Credit utilization and your credit score

While several factors may dent your credit score, one positive effect of debt settlement may be that it benefits your credit utilization ratio. This ratio refers to the percentage of available credit that you’re using.

 The amount of debt you owe determines 30% of your FICO score. Part of that 30% equation includes your credit utilization ratio. If your ratio goes down as a result of debt settlement, it could bump up your credit score. For example, if debt settlement leads to the ratio falling from 20% to 10%, you could see your credit score spike.

The future of your credit score

All of that being said, debt settlement is designed to improve your financial situation — and improving your financial situation should eventually lift your credit score.  “Over time, FICO favors new positive information over old negative information — this shows that you’re developing and using good credit habits,” according to Fox Business.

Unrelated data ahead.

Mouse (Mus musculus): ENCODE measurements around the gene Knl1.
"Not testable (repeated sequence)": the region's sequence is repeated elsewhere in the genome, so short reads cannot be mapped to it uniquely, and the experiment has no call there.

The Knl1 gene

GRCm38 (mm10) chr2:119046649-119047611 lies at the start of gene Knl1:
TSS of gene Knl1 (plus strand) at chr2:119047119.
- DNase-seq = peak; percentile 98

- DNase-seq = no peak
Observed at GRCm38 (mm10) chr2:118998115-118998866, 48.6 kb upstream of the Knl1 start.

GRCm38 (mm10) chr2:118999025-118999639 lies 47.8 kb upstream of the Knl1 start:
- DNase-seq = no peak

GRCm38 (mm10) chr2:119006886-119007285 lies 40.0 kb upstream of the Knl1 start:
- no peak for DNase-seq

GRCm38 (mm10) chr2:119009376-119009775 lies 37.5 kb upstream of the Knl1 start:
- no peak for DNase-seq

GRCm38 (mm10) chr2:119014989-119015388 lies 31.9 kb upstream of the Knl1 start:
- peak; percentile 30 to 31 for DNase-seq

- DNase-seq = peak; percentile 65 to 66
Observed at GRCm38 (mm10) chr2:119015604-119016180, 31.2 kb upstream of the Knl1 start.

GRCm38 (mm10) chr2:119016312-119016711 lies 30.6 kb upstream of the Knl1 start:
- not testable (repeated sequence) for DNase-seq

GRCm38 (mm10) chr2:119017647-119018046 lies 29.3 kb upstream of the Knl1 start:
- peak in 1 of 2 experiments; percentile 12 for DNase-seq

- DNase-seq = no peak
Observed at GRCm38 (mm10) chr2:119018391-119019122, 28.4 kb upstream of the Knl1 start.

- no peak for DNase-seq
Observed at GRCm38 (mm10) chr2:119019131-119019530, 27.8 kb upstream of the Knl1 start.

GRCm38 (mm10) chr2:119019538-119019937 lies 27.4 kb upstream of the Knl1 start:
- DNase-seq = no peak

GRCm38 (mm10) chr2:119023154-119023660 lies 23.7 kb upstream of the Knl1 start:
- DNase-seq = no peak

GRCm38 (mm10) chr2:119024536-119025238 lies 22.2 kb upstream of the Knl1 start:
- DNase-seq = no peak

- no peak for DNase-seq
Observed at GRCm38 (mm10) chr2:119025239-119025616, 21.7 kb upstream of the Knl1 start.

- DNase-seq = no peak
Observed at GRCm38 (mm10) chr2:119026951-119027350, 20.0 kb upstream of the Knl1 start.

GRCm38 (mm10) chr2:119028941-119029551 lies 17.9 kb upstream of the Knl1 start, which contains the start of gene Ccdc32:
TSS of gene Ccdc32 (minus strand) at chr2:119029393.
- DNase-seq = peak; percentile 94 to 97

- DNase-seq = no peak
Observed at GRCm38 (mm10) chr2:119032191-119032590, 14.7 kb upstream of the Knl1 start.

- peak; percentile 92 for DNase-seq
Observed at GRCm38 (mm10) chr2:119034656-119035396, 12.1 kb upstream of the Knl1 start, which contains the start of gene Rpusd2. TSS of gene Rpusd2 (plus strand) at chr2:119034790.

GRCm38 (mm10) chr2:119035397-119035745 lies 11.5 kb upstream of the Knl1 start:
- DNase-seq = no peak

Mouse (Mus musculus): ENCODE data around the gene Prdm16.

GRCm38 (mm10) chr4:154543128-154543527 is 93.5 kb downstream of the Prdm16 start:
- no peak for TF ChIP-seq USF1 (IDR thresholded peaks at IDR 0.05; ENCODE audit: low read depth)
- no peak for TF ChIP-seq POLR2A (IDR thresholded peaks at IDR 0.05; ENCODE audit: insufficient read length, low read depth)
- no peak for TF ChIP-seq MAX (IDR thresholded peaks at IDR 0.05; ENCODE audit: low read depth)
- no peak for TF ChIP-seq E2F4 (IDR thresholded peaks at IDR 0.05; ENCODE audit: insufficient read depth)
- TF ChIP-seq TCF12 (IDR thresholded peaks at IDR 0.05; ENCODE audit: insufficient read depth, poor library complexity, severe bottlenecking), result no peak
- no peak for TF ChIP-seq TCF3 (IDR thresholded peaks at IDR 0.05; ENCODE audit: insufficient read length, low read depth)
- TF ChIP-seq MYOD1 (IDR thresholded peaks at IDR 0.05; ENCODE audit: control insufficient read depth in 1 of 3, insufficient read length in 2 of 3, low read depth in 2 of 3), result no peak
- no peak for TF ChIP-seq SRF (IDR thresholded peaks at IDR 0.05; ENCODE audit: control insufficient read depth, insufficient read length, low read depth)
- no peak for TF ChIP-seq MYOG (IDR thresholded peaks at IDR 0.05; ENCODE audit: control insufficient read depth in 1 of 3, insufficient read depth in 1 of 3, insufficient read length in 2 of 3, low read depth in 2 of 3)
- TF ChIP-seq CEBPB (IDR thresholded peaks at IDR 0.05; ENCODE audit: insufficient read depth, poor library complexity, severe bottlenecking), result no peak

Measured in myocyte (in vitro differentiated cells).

Regardless, a debt settlement remains on your credit report for seven years after a debt’s original delinquency date or after the date the settlement is reported. This might hinder your ability to obtain credit and might keep your credit score lower than you’d like it to be.

How Debt Settlements Work

Debt settlement enables you to get back on track financially by paying off some, not all, that you owe on debts. It can be a more attractive alternative than bankruptcy.

When you settle debts, creditors agree to accept partial payment for your debts rather than possibly receiving nothing at all. In turn, the creditors mark your debts as being paid off. These debts will appear on your credit report as being “settled,” meaning the accounts have been paid in full, but for less than the total balance.